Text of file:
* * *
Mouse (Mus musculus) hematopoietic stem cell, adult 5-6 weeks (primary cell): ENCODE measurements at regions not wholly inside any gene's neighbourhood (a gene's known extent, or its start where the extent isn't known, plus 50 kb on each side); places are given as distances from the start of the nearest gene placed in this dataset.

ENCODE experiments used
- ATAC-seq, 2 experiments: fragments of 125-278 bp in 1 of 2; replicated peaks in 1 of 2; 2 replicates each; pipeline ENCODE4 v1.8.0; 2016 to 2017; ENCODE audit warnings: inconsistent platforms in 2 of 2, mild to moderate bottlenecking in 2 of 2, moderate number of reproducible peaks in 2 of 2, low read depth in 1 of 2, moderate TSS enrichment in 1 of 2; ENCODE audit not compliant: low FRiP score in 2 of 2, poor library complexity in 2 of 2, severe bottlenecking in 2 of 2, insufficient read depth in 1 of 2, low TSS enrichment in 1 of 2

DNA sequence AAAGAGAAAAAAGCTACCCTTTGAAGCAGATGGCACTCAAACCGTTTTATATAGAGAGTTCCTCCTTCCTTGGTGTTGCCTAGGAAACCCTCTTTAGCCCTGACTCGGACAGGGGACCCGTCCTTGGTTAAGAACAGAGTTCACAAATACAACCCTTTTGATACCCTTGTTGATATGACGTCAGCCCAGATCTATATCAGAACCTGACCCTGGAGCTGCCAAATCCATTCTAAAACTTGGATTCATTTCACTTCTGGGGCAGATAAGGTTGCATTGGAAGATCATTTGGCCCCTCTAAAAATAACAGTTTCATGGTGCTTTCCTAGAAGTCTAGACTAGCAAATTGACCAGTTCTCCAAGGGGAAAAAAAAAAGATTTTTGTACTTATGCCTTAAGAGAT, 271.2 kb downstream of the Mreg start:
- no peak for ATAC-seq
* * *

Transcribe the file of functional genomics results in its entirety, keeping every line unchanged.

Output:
Mouse (Mus musculus) hematopoietic stem cell, adult 5-6 weeks (primary cell): ENCODE measurements at regions not wholly inside any gene's neighbourhood (a gene's known extent, or its start where the extent isn't known, plus 50 kb on each side); places are given as distances from the start of the nearest gene placed in this dataset.

ENCODE experiments used
- ATAC-seq, 2 experiments: fragments of 125-278 bp in 1 of 2; replicated peaks in 1 of 2; 2 replicates each; pipeline ENCODE4 v1.8.0; 2016 to 2017; ENCODE audit warnings: inconsistent platforms in 2 of 2, mild to moderate bottlenecking in 2 of 2, moderate number of reproducible peaks in 2 of 2, low read depth in 1 of 2, moderate TSS enrichment in 1 of 2; ENCODE audit not compliant: low FRiP score in 2 of 2, poor library complexity in 2 of 2, severe bottlenecking in 2 of 2, insufficient read depth in 1 of 2, low TSS enrichment in 1 of 2

DNA sequence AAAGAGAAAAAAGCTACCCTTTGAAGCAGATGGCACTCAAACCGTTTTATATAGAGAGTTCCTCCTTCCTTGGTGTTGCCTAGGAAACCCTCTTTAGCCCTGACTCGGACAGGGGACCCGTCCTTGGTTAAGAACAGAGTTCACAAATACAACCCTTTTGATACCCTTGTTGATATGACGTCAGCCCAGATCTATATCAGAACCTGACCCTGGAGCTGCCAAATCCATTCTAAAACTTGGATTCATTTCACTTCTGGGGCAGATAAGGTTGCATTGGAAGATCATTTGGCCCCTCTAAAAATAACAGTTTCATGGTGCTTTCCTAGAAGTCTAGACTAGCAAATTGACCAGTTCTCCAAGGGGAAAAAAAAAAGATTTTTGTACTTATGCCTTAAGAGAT, 271.2 kb downstream of the Mreg start:
- no peak for ATAC-seq